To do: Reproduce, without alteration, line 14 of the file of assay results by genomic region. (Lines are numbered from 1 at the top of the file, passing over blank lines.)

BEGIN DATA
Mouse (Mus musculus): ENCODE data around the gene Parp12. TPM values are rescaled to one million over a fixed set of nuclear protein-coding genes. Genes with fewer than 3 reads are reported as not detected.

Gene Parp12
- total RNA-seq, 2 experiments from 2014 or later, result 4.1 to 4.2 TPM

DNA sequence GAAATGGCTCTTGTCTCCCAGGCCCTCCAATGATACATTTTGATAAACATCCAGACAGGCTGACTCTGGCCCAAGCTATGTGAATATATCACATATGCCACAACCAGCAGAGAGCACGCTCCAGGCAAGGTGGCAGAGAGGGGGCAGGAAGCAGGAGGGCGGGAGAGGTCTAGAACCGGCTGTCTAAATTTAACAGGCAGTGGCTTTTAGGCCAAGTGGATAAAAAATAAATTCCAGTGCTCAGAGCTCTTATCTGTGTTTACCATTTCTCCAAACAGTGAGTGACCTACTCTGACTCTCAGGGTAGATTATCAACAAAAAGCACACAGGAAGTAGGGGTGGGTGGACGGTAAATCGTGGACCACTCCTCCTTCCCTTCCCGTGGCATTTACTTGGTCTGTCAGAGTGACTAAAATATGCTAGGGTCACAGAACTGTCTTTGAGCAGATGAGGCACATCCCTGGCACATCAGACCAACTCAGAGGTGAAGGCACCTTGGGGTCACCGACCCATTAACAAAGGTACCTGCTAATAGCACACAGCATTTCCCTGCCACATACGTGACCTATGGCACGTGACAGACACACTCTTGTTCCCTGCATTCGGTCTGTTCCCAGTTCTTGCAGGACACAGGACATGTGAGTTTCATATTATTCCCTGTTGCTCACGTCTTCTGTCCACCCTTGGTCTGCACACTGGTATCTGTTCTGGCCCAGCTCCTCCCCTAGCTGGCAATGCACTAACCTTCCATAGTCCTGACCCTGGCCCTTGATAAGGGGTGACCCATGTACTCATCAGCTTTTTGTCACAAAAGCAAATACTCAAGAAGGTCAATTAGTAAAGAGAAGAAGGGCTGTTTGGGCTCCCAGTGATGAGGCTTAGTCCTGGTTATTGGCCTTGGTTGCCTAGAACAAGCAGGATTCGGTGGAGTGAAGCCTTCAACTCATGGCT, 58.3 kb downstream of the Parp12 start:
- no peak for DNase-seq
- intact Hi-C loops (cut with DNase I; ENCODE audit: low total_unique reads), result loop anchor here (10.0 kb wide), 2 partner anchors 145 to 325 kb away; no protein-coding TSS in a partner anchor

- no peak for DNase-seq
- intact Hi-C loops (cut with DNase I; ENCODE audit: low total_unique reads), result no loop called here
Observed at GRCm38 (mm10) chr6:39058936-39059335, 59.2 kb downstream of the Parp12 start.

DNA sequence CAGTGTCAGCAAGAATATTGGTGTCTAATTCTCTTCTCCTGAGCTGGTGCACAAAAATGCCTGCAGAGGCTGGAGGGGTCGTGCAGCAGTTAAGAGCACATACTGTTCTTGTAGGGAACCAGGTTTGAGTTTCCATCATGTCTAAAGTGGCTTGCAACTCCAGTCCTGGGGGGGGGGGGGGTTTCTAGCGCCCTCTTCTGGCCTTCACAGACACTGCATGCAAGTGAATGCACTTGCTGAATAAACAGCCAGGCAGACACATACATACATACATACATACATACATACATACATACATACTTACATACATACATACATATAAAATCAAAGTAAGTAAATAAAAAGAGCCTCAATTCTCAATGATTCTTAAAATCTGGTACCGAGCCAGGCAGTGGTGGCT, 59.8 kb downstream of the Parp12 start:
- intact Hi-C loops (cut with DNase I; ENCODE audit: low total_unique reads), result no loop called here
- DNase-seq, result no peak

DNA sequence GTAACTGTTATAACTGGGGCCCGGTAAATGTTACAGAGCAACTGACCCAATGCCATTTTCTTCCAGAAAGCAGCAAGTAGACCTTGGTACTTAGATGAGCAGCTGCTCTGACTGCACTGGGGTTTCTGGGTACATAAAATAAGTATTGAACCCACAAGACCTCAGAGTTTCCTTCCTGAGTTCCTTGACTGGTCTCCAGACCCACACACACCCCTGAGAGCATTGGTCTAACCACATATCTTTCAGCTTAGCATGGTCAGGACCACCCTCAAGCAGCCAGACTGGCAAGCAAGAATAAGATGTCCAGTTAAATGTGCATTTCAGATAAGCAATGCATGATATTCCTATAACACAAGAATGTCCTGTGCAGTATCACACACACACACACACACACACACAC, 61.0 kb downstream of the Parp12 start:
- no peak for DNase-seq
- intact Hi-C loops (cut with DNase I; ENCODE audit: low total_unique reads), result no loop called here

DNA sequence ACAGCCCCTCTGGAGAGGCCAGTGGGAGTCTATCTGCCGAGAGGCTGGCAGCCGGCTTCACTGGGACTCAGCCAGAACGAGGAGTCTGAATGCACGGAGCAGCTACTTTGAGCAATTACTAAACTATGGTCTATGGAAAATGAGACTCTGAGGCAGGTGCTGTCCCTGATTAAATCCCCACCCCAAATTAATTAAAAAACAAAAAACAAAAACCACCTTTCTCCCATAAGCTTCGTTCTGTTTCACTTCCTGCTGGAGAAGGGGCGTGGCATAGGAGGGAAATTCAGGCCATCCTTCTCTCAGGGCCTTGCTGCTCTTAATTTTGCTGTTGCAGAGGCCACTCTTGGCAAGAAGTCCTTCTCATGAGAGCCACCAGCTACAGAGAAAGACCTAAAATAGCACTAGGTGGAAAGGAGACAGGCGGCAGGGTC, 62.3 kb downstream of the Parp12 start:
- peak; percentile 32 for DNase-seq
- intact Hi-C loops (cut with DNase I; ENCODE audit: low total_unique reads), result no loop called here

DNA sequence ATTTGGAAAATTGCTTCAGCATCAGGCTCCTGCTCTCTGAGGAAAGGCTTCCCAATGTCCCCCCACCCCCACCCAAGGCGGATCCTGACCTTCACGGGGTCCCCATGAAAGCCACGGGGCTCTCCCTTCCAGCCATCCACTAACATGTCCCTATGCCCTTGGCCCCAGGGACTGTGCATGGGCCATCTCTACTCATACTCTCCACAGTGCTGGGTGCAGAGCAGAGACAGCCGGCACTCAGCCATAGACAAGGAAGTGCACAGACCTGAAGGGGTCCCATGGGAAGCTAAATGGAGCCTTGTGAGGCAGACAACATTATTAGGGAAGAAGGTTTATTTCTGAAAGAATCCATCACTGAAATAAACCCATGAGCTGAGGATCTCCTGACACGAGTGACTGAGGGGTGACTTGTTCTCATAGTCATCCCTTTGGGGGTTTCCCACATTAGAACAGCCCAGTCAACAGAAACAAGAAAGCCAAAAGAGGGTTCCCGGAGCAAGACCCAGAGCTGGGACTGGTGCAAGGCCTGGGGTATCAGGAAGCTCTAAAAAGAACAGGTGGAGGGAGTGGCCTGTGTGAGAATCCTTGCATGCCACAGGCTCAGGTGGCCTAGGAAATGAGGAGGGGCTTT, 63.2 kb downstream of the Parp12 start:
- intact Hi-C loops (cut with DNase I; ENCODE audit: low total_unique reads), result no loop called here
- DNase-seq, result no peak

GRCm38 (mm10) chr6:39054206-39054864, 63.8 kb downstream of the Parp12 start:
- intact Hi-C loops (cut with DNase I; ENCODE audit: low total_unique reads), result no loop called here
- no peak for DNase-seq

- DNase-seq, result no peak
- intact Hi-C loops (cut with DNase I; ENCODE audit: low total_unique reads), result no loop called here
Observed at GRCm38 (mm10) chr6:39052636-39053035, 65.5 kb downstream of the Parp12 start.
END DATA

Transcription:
- no peak for DNase-seq